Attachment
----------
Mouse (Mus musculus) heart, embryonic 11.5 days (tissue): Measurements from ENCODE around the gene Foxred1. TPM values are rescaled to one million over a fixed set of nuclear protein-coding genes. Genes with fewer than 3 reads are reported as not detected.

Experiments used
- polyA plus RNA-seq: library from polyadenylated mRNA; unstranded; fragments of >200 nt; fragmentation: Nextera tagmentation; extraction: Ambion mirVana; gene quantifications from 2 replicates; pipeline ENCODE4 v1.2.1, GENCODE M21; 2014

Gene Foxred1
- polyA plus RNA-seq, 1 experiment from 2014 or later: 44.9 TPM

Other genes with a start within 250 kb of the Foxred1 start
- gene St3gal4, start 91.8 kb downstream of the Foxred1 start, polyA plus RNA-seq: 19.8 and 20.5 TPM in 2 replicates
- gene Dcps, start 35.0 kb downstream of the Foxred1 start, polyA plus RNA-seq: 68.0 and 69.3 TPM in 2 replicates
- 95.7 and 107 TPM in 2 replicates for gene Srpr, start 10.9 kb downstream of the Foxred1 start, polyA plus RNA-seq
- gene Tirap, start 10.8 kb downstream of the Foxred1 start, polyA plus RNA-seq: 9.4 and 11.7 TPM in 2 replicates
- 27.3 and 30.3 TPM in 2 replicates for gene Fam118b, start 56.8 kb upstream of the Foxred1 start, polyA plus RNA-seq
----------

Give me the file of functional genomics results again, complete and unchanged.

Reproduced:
Mouse (Mus musculus) heart, embryonic 11.5 days (tissue): Measurements from ENCODE around the gene Foxred1. TPM values are rescaled to one million over a fixed set of nuclear protein-coding genes. Genes with fewer than 3 reads are reported as not detected.

Experiments used
- polyA plus RNA-seq: library from polyadenylated mRNA; unstranded; fragments of >200 nt; fragmentation: Nextera tagmentation; extraction: Ambion mirVana; gene quantifications from 2 replicates; pipeline ENCODE4 v1.2.1, GENCODE M21; 2014

Gene Foxred1
- polyA plus RNA-seq, 1 experiment from 2014 or later: 44.9 TPM

Other genes with a start within 250 kb of the Foxred1 start
- gene St3gal4, start 91.8 kb downstream of the Foxred1 start, polyA plus RNA-seq: 19.8 and 20.5 TPM in 2 replicates
- gene Dcps, start 35.0 kb downstream of the Foxred1 start, polyA plus RNA-seq: 68.0 and 69.3 TPM in 2 replicates
- 95.7 and 107 TPM in 2 replicates for gene Srpr, start 10.9 kb downstream of the Foxred1 start, polyA plus RNA-seq
- gene Tirap, start 10.8 kb downstream of the Foxred1 start, polyA plus RNA-seq: 9.4 and 11.7 TPM in 2 replicates
- 27.3 and 30.3 TPM in 2 replicates for gene Fam118b, start 56.8 kb upstream of the Foxred1 start, polyA plus RNA-seq